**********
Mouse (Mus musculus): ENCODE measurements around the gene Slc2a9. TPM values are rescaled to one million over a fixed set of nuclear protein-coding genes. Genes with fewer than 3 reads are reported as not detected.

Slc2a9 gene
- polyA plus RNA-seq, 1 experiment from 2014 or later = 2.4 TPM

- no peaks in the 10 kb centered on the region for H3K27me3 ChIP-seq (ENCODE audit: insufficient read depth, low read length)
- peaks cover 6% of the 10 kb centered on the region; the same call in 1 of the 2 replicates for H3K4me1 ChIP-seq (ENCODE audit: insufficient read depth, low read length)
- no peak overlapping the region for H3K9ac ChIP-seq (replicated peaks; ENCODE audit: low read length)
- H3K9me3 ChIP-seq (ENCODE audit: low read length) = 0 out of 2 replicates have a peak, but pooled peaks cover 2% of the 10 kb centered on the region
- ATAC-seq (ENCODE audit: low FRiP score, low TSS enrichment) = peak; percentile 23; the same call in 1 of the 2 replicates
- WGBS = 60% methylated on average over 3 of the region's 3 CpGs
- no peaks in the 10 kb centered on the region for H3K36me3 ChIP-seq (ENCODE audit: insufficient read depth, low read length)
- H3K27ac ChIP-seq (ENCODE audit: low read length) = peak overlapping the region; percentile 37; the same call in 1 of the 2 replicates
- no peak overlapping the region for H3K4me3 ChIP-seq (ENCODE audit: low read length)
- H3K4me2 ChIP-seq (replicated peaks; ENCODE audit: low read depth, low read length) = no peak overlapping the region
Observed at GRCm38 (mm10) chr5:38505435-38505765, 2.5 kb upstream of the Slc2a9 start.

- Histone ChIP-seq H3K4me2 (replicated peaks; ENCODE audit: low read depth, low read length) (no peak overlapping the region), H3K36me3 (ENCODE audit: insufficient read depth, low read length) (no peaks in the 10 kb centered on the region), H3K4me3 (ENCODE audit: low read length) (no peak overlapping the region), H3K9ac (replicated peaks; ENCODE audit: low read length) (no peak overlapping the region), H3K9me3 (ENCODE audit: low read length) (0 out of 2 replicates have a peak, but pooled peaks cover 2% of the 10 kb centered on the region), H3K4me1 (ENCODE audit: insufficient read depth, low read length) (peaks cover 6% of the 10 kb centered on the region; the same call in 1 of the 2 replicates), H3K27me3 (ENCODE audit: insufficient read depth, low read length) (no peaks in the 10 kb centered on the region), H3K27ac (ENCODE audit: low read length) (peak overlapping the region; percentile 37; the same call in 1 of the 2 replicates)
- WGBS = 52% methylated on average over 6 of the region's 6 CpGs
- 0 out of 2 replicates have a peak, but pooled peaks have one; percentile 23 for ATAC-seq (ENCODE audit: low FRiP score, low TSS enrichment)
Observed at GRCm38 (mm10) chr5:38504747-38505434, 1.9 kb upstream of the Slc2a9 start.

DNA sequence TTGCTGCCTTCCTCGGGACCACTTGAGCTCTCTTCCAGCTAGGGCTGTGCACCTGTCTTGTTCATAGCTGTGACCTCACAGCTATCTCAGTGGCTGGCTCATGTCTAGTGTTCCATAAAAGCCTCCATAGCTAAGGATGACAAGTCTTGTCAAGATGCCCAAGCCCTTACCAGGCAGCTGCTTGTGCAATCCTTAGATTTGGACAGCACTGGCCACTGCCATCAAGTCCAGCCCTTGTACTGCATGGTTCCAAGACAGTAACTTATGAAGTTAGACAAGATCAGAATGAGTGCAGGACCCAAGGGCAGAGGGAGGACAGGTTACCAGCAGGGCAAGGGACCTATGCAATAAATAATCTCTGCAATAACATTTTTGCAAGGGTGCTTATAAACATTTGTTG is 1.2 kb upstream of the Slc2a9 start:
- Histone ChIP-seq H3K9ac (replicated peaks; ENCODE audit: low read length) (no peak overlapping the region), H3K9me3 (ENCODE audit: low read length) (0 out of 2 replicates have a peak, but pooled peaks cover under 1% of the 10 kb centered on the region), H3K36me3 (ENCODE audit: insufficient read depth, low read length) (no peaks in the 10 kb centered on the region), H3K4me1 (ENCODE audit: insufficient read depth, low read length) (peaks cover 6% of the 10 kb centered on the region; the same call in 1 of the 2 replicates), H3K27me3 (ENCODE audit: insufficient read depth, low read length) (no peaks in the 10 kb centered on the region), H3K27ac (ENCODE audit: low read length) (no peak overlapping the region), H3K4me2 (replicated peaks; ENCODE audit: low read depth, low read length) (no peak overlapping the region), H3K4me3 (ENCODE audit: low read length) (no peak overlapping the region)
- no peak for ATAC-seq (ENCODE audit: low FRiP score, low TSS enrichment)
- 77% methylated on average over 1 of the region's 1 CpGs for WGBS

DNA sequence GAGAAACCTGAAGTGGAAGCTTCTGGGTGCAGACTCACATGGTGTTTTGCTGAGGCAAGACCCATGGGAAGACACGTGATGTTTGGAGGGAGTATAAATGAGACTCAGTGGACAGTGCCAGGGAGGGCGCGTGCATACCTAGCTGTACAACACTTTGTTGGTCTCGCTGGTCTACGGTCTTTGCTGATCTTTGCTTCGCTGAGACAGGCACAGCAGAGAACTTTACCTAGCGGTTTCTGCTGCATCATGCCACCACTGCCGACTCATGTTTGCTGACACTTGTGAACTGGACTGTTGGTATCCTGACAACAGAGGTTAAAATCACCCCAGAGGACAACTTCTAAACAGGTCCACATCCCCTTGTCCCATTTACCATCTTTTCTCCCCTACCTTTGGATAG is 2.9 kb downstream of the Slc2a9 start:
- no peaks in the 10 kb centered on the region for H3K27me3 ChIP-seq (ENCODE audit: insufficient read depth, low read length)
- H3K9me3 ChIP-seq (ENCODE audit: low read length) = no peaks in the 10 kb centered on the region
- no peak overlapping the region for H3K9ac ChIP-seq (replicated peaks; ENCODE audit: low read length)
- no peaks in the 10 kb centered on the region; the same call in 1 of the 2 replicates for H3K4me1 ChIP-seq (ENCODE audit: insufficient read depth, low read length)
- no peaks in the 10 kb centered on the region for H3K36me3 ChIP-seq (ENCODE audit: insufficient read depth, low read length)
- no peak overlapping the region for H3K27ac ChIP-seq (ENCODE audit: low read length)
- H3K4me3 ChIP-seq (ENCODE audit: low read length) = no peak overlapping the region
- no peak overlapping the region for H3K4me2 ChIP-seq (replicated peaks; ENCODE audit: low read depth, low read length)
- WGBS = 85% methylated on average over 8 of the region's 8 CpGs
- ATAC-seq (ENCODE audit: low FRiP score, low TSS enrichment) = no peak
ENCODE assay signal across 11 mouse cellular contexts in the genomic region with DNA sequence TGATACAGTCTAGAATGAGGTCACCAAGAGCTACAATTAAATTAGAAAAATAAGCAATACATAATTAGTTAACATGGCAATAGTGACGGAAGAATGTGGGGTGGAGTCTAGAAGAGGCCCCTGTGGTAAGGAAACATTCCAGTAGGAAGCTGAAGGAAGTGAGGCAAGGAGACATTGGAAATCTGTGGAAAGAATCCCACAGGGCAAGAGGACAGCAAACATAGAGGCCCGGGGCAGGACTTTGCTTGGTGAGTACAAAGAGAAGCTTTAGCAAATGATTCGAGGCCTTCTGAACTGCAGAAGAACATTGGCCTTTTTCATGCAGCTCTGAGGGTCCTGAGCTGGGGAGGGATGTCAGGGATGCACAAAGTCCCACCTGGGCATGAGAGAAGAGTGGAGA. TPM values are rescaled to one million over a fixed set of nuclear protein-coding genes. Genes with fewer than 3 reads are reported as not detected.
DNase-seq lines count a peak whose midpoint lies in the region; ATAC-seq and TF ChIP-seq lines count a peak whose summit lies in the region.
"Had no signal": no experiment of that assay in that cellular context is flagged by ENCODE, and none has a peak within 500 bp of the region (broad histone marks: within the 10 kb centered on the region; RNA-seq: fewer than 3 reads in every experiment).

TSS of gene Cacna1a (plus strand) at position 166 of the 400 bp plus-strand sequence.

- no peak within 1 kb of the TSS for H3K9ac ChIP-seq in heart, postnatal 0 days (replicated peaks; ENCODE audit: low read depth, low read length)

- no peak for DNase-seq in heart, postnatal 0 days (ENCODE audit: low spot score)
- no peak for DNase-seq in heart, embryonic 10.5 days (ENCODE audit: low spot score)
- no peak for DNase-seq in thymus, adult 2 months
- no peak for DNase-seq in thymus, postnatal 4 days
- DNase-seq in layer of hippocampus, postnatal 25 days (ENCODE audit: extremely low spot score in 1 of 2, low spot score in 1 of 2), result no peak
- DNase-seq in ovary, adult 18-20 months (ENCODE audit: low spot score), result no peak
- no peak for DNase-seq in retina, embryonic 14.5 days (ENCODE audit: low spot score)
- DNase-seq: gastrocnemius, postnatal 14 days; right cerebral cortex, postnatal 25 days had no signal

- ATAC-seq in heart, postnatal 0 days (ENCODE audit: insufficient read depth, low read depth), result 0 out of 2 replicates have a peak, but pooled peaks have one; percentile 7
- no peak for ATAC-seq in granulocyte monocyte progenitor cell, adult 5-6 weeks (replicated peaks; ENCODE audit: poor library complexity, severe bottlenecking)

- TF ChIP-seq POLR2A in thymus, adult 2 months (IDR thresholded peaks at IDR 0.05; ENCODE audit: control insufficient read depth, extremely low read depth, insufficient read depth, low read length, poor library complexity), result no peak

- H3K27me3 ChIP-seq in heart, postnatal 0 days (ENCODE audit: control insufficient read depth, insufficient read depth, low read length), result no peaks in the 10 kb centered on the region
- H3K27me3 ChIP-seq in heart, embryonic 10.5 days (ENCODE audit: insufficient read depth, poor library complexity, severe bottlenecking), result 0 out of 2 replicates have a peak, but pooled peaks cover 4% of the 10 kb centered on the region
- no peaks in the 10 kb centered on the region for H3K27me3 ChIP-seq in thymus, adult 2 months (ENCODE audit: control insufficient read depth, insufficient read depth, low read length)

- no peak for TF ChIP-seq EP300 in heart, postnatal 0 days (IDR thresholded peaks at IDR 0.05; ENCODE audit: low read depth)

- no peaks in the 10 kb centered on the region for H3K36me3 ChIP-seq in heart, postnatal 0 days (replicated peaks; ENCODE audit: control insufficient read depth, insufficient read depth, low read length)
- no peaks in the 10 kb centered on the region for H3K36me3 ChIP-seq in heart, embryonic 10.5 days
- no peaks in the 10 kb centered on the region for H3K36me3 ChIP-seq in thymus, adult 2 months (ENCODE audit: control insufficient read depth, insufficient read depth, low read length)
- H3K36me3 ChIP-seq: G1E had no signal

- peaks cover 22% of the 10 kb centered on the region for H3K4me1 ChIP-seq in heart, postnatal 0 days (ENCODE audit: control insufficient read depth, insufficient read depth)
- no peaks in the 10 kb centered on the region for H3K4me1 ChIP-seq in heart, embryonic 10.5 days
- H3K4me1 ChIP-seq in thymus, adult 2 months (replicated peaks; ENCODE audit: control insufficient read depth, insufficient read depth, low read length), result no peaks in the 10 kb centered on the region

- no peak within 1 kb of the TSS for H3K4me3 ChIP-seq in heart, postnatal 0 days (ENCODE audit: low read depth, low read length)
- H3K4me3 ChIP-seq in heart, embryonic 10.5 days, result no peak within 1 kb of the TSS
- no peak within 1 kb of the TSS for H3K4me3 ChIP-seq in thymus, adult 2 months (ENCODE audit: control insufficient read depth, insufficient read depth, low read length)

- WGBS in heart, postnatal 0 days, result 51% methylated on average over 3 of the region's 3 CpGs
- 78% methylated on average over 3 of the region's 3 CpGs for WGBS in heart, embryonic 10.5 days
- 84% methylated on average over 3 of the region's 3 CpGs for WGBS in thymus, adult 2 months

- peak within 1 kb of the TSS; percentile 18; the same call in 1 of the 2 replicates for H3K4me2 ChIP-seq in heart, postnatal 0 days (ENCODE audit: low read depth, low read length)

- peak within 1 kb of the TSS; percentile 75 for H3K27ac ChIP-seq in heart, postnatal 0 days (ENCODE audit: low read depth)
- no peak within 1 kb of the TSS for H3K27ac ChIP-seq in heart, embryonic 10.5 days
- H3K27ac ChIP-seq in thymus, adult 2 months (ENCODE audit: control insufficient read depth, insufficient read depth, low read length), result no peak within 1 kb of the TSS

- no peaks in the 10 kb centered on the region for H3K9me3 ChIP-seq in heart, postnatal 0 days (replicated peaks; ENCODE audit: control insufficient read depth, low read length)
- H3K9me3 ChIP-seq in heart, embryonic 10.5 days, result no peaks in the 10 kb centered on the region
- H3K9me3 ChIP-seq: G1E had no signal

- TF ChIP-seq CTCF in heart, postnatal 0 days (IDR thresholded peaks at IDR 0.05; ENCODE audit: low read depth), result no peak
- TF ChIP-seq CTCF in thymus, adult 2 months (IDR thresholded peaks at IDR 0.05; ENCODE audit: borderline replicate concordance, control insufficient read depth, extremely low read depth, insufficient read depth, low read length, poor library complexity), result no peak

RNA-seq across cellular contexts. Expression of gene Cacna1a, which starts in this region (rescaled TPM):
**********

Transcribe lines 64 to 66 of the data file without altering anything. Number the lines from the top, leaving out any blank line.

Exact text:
- WGBS in heart, postnatal 0 days, result 51% methylated on average over 3 of the region's 3 CpGs
- 78% methylated on average over 3 of the region's 3 CpGs for WGBS in heart, embryonic 10.5 days
- 84% methylated on average over 3 of the region's 3 CpGs for WGBS in thymus, adult 2 months